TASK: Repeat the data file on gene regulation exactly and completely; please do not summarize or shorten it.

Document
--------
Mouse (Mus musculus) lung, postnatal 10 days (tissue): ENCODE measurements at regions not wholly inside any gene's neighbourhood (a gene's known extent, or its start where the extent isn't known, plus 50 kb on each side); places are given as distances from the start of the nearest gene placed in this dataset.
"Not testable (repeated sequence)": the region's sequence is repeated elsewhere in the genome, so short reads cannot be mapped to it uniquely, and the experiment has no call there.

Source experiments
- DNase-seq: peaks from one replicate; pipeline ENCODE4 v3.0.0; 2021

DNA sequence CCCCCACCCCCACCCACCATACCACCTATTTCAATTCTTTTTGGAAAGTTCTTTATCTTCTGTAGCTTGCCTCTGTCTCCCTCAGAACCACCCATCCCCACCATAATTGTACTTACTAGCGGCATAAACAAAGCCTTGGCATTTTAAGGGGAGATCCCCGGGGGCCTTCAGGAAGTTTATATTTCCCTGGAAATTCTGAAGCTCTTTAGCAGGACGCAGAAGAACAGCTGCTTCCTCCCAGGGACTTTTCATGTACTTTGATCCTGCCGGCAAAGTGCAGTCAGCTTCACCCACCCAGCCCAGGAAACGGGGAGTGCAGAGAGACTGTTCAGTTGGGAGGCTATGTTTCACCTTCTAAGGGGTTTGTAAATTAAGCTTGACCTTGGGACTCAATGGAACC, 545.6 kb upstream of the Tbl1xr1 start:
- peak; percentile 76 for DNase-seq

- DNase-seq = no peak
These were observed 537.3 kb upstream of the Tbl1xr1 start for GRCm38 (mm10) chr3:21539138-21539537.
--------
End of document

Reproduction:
Mouse (Mus musculus) lung, postnatal 10 days (tissue): ENCODE measurements at regions not wholly inside any gene's neighbourhood (a gene's known extent, or its start where the extent isn't known, plus 50 kb on each side); places are given as distances from the start of the nearest gene placed in this dataset.
"Not testable (repeated sequence)": the region's sequence is repeated elsewhere in the genome, so short reads cannot be mapped to it uniquely, and the experiment has no call there.

Source experiments
- DNase-seq: peaks from one replicate; pipeline ENCODE4 v3.0.0; 2021

DNA sequence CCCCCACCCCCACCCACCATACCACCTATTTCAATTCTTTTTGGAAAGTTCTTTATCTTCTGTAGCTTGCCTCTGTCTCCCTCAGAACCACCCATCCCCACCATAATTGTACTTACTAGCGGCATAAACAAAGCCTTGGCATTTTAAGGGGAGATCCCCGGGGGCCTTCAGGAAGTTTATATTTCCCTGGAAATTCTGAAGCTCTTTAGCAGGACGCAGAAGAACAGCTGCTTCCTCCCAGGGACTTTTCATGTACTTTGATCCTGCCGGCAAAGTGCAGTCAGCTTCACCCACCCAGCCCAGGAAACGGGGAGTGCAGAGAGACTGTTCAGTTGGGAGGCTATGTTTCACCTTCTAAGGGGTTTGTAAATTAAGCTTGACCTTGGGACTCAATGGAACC, 545.6 kb upstream of the Tbl1xr1 start:
- peak; percentile 76 for DNase-seq

- DNase-seq = no peak
These were observed 537.3 kb upstream of the Tbl1xr1 start for GRCm38 (mm10) chr3:21539138-21539537.